Monday, July 28, 2014
PLACERVILLE, CALIFORNIA
99 CENTS

State awards $8.6 million to improve traffic safety

By
From page A8 | June 28, 2013 |

SACRAMENTO — In an effort to improve traffic safety across California, the California Office of Traffic Safety (OTS) announced the approval of 26 federally-funded traffic safety grant applications totaling $8.6 million to greater Sacramento area communities. The grants will help combat alcohol and drug-impaired driving, encourage seat belt and child safety seat usage, discourage distracted driving and enhance police traffic services.

“Traffic safety is at a crossroads,” said OTS Director Christopher J. Murphy. “Roadway deaths dropped 37 percent from 2006 to 2010, but we have seen a slight upturn since. The programs funded by these grants are aimed squarely at holding the line, and even reversing it once again.”

In addition to the Sacramento region grants, OTS announced the award of 244 other traffic safety grants across California, totaling $87 million statewide.

A recent OTS survey showed that 14 percent of drivers on a Friday or Saturday night have at least one potentially driving impairing drug in their system, not including alcohol. New grants will see an expansion in the number of special prosecutors dedicated to alcohol and drug-impaired driving cases, procurement of state-of-the-art crime lab testing equipment, more drug detection training for law enforcement to increase case filings and successful prosecutions of alcohol and drug-impaired driving cases.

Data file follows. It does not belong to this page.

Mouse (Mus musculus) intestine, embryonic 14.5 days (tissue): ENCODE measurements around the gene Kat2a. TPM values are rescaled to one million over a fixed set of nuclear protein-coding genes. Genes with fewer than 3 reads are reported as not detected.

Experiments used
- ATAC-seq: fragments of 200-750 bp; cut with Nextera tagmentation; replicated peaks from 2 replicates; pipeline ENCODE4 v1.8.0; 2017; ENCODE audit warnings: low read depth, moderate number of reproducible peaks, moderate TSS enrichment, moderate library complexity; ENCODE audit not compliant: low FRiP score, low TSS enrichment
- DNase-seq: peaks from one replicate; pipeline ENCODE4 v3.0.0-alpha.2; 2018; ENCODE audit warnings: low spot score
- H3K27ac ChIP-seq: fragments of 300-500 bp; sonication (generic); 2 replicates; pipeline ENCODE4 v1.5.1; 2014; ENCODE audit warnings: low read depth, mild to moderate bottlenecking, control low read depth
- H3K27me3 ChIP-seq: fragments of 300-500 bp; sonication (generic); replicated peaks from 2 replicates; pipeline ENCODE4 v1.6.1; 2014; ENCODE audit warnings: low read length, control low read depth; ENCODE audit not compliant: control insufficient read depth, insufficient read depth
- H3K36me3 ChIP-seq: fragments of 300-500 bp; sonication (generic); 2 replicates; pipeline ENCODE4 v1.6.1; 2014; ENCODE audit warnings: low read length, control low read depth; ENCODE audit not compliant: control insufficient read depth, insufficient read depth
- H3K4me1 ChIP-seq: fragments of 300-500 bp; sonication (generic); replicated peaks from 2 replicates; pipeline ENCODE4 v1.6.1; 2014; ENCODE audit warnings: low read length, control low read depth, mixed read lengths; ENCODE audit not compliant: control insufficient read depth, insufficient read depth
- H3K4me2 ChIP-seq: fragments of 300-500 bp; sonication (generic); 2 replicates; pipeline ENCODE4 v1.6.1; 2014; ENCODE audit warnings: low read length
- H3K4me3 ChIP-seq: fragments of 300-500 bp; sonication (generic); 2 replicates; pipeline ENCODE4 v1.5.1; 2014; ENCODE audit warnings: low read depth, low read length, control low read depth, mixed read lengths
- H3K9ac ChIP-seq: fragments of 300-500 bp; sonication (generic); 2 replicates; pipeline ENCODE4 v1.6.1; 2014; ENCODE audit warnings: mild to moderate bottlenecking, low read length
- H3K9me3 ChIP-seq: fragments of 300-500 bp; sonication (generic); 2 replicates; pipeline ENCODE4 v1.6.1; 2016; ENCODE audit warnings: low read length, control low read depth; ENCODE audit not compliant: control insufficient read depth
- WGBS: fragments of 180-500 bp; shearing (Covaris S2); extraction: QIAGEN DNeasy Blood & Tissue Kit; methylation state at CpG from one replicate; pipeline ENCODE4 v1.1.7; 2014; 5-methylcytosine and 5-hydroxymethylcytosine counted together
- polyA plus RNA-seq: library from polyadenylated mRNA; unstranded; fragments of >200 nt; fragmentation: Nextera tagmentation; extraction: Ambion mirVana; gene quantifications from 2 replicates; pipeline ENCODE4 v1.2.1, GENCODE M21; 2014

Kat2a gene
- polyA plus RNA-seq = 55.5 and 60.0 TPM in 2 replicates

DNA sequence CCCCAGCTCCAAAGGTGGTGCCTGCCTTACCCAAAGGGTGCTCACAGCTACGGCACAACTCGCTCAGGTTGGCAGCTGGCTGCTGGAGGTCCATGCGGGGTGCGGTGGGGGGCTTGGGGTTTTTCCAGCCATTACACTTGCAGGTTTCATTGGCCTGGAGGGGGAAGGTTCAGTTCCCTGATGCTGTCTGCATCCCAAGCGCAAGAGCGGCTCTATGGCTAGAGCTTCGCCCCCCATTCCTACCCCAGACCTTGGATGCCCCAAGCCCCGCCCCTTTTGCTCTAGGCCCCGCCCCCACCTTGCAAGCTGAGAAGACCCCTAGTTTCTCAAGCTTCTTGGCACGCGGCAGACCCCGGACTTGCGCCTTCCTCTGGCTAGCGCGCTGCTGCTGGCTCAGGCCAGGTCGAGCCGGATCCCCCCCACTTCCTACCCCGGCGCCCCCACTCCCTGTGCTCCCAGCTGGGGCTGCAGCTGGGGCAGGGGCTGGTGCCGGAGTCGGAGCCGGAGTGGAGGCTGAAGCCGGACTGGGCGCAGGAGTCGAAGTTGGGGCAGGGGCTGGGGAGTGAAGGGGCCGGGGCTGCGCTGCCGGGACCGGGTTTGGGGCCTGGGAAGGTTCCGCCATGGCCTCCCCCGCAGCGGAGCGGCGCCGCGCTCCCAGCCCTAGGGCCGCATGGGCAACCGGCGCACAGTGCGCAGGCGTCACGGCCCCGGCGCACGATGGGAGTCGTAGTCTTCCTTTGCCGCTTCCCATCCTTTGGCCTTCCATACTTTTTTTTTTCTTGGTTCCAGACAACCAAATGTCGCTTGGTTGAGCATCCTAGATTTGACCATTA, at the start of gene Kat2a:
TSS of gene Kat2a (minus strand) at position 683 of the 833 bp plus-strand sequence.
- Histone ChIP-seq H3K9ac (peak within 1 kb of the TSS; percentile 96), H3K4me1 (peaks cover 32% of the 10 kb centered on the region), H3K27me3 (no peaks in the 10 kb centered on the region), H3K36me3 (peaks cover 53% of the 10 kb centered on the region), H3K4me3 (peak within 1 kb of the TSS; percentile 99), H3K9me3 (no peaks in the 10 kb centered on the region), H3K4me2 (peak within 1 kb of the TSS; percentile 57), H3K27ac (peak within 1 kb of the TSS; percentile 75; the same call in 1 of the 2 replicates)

Alcohol-impaired driving still makes up nearly 30 percent of roadway fatalities, prompting OTS to fund multiple and varied programs to tackle its many causes and consequences. These grants will help reduce fatalities and injuries by supporting high visibility enforcement such as more than 2000 DUI checkpoints and programs cracking down on drivers with outstanding warrants.

New grants will also expand the number of local special prosecutors dedicated to alcohol and drug impaired driving cases and fund new lab testing equipment and drug detection training to increase successful prosecution of alcohol and drug impaired driving cases.

Several key grants will also seek to improve active transportation in California by combating recent increases in serious pedestrian and bicycle crashes. The Pedestrian Safety Guide and Countermeasure Selection System will be expanded to include older adults, distracted walkers and victims of speeding. Free expert technical assistance and staff training in pedestrian and bicycle safety will be offered by the University of California to local communities. Grants will also support the California Active Transportation Safety Information Pages, a Website that encourages and promotes safety for pedestrians, bicyclists and other non-motorized road users in California.

Following are selected examples of local organizations scheduled to receive grant funds:

· Intensive Probation Supervision for High-Risk Felony and Repeat DUI Offenders for Placer, Sacramento and San Joaquin counties.
· Alcohol and Drug Impaired Driver Vertical Prosecution Programs for Sacramento, San Joaquin, Calaveras and El Dorado counties.
· Enhanced Identification of Impairing Substances in Sacramento County aimed at better identifying and prosecuting driving under the influence of drugs cases.

Descriptions of all the individual grants for the Sacramento region can be found at ots.ca.gov/Media_and_Research/Press_Room/2013/doc/FFY2014_Grant_list_by_region.pdf.

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